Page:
Prise winners list

The world's first nanoparticles dispersing device that makes practical use of nonoparticles

Kure-City, Hiroshima Prefecture
Kotobuki Industries Co., Ltd.
Other award winners
Yoshifumi Dainen, Toshiya Kitakaze, Takashi Tahara
Recommended by
Kikuo Okuyama
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Inkyo, Mitsugi  (61)
Chemical Engineering Dept.
Chief Engineer

We produced a machine that was beyond customer's needs. It was five years later that the machine created a new market
summary

Fine particles, the diameter of which is 1nm (1/1-billion m = 1/1-million mm), are called nanoparticles. If metallic oxides and organic pigments are pulverized to nanoparticles, they have many prominent properties. However, namoparticles have a property that they intertangle with each other and agglomerate and so it was necessary to disperse them in order to use them as industrial materials. Kotobuki Industries Co., Ltd. found that a beads mill (crusher), which mixed a material blended with a liquid with tiny small ceramic beads and stirred/pulverized it, could be also used to produce a particles dispersing device. By using ultra-small beads of 0.1mm diameter and controlling the stirring energy precisely, the company succeeded in dispersing nanoparticles evenly and materialized practical use of them. Currently a dispersing device that uses beads of 0.015mm is also manufactured.

summary

The company developed a new product by daringly using tiny beads. Everybody thought, "Can such beads be really used?"

Mr. Inkyo, a true engineer, has worked for development of chemical industrial machines such as a centrifugal separator, filter and crusher. 
"Our company modified a Swiss-made crusher (mill) and developed our own crusher "Apex Mill" in 1986. That crusher is the origin of our present nanoparticles dispersing device."
Apex Mill was a beads agitating attrition mill (agitation mill) commonly known as a beads mill that pulverized a material into small particles. Firstly, powdered material was solved into water to make a liquid (slurry). Subsequently ceramic beads, which were hard and highly abrasion-resistant, were mixed with the liquid and it was stirred to pulverize the material into small particles. The smaller the beads were, a material was pulverized into the smaller particles. Very tiny beads of 0.3mm diameter appeared in 1992, and the company aimed to develop a mill that could use those tiny beads. At that time, everybody thought that the 0.3mm diameter beads were sufficiently good. However, there was a challenger in any field. Three years later in 1995, a beads manufacturer developed beads of 0.1mm diameter. Needless to say, there was no crusher that could use such tiny beads. This situation stimulated Mr. Inkyo, a pure engineer. He started to develop a crusher that could use beads of 0.1mm diameter.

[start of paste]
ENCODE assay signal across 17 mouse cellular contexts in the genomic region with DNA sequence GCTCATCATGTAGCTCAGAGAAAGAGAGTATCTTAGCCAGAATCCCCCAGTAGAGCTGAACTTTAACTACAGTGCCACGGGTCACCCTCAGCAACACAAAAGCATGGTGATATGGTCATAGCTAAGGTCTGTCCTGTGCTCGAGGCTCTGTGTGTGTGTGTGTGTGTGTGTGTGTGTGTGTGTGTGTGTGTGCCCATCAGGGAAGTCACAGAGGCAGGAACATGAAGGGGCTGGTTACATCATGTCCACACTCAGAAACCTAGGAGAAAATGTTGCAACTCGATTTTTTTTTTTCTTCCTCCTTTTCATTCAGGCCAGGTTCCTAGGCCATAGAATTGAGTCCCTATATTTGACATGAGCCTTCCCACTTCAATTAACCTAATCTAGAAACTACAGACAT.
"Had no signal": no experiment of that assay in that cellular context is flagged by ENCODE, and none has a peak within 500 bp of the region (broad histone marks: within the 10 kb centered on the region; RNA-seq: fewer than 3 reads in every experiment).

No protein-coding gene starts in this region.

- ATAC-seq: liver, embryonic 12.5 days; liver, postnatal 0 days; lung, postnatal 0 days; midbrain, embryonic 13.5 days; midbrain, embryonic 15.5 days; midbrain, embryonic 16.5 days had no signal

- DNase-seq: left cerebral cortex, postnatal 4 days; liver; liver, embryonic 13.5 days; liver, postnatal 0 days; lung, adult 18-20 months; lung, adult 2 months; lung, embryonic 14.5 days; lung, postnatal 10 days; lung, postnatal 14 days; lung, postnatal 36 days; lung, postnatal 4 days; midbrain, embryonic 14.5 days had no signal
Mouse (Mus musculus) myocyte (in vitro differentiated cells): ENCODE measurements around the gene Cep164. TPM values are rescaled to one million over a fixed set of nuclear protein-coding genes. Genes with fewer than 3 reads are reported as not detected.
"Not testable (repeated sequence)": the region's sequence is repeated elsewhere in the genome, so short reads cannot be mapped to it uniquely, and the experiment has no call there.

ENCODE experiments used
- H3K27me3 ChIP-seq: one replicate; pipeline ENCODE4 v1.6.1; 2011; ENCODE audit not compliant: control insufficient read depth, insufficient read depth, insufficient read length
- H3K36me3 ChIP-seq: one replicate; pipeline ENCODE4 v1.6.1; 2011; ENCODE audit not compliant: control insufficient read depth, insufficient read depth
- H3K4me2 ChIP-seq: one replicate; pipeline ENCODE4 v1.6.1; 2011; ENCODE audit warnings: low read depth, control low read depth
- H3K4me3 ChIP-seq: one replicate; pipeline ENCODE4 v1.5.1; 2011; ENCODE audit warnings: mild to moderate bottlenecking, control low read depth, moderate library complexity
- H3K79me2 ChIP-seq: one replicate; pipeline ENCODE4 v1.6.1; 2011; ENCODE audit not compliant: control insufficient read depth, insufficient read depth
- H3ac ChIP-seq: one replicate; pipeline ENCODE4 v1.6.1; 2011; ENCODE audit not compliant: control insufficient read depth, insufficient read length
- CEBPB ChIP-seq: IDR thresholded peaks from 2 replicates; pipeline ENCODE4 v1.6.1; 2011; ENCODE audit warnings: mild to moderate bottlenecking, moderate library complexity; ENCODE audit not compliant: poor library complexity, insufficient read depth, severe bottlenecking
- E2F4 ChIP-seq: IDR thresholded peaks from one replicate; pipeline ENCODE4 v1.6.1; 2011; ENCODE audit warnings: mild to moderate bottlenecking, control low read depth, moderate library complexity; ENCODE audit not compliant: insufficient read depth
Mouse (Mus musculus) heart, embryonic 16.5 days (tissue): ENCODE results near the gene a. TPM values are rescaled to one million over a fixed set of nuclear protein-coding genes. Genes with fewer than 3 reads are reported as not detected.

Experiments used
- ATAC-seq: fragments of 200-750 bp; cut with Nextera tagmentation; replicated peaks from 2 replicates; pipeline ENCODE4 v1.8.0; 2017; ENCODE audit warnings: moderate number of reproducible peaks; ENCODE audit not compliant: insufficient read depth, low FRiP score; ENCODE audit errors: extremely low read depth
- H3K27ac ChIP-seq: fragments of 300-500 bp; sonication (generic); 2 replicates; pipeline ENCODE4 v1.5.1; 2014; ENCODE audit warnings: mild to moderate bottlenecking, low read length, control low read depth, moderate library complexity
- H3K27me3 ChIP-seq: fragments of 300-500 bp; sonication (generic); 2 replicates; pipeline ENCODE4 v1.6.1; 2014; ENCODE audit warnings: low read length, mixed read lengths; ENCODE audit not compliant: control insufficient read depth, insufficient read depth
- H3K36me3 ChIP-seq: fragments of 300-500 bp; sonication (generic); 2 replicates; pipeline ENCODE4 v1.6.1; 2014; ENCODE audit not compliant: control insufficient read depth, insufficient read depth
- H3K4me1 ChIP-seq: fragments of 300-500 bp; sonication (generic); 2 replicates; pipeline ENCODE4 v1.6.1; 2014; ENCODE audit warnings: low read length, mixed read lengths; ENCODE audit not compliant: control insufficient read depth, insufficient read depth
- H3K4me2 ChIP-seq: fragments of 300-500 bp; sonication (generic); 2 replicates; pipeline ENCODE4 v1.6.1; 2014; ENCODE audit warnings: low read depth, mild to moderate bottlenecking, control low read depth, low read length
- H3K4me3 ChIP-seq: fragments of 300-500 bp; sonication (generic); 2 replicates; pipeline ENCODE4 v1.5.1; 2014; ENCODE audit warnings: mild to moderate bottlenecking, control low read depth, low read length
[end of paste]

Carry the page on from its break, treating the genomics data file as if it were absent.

"However, the beads were too small, and so the filter was clogged when the finished particles were separated from the beads. While at a loss what to do, he thought of an idea of revolving the slurry at high speed and separating the beads and finished particles by centrifugal force. Our technology for our centrifugal thickener for wastewater treatment helped us to develop a new crusher."
However, a new innovative crusher "Ultra Apex Mill" was not readily accepted in the market. People said, "What on earth can the 0.1mm beads be used for?"
"In such a situation, a manufacturer asked us if we could turn the barium titanate, which was the material for a laminated ceramic capacitor, into submicron particles (1/10000mm). The manufacturer asked us to, instead of pulverizing them, disperse the agglomerated particles without destroying their crystals. We could meet the customer's request very successfully. Then we thought that the new model could be used also for dispersion of smaller nanoparticles."